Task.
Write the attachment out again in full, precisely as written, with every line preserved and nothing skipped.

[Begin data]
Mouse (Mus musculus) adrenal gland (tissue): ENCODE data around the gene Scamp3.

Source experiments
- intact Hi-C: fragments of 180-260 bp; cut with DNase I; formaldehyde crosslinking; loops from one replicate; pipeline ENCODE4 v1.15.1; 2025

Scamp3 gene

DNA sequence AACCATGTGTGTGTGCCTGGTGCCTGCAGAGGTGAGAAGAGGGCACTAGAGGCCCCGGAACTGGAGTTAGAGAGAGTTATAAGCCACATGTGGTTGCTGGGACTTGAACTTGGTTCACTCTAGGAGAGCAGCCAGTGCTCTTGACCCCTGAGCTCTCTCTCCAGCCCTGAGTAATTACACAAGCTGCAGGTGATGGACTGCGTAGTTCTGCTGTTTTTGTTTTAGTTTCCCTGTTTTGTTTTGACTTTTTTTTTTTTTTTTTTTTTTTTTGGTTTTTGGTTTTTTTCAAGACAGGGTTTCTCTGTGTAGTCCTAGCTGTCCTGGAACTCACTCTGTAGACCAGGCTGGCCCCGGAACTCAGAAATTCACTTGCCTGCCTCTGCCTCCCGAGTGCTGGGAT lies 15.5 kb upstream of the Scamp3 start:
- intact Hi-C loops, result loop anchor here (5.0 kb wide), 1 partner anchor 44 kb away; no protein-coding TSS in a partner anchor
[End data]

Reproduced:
Mouse (Mus musculus) adrenal gland (tissue): ENCODE data around the gene Scamp3.

Source experiments
- intact Hi-C: fragments of 180-260 bp; cut with DNase I; formaldehyde crosslinking; loops from one replicate; pipeline ENCODE4 v1.15.1; 2025

Scamp3 gene

DNA sequence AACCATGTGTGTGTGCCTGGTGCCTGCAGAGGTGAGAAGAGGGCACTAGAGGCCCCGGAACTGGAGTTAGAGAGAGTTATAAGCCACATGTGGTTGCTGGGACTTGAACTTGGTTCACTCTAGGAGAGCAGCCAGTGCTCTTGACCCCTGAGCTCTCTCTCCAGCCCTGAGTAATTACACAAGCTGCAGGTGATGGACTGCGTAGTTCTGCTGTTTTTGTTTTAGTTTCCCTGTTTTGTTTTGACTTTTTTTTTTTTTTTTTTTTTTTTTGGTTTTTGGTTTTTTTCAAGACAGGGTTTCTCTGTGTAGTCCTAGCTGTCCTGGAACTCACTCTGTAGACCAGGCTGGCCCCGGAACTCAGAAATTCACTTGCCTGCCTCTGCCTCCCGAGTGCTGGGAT lies 15.5 kb upstream of the Scamp3 start:
- intact Hi-C loops, result loop anchor here (5.0 kb wide), 1 partner anchor 44 kb away; no protein-coding TSS in a partner anchor